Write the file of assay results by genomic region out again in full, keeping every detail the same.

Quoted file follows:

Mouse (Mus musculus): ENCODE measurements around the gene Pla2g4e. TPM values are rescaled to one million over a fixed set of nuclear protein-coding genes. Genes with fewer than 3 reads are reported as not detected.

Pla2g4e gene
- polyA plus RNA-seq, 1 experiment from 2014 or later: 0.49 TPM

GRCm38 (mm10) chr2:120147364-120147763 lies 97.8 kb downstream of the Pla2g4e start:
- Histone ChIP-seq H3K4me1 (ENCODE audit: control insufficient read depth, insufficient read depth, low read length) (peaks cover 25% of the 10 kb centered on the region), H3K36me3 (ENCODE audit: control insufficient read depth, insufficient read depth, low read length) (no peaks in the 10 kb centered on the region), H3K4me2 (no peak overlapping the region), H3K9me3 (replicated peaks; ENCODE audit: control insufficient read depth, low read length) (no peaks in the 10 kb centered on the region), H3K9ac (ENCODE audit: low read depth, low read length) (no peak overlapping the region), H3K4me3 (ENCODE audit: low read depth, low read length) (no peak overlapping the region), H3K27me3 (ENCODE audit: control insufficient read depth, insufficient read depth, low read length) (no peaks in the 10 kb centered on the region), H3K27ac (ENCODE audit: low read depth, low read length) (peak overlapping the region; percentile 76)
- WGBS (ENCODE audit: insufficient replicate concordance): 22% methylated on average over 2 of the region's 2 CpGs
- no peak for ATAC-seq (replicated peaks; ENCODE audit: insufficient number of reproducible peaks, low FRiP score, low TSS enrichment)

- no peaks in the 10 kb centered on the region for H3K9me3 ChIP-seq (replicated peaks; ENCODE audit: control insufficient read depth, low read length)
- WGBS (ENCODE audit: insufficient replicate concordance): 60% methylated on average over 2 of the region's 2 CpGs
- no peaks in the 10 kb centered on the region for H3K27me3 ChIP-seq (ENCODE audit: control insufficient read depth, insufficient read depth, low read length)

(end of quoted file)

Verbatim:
Mouse (Mus musculus): ENCODE measurements around the gene Pla2g4e. TPM values are rescaled to one million over a fixed set of nuclear protein-coding genes. Genes with fewer than 3 reads are reported as not detected.

Pla2g4e gene
- polyA plus RNA-seq, 1 experiment from 2014 or later: 0.49 TPM

GRCm38 (mm10) chr2:120147364-120147763 lies 97.8 kb downstream of the Pla2g4e start:
- Histone ChIP-seq H3K4me1 (ENCODE audit: control insufficient read depth, insufficient read depth, low read length) (peaks cover 25% of the 10 kb centered on the region), H3K36me3 (ENCODE audit: control insufficient read depth, insufficient read depth, low read length) (no peaks in the 10 kb centered on the region), H3K4me2 (no peak overlapping the region), H3K9me3 (replicated peaks; ENCODE audit: control insufficient read depth, low read length) (no peaks in the 10 kb centered on the region), H3K9ac (ENCODE audit: low read depth, low read length) (no peak overlapping the region), H3K4me3 (ENCODE audit: low read depth, low read length) (no peak overlapping the region), H3K27me3 (ENCODE audit: control insufficient read depth, insufficient read depth, low read length) (no peaks in the 10 kb centered on the region), H3K27ac (ENCODE audit: low read depth, low read length) (peak overlapping the region; percentile 76)
- WGBS (ENCODE audit: insufficient replicate concordance): 22% methylated on average over 2 of the region's 2 CpGs
- no peak for ATAC-seq (replicated peaks; ENCODE audit: insufficient number of reproducible peaks, low FRiP score, low TSS enrichment)

- no peaks in the 10 kb centered on the region for H3K9me3 ChIP-seq (replicated peaks; ENCODE audit: control insufficient read depth, low read length)
- WGBS (ENCODE audit: insufficient replicate concordance): 60% methylated on average over 2 of the region's 2 CpGs
- no peaks in the 10 kb centered on the region for H3K27me3 ChIP-seq (ENCODE audit: control insufficient read depth, insufficient read depth, low read length)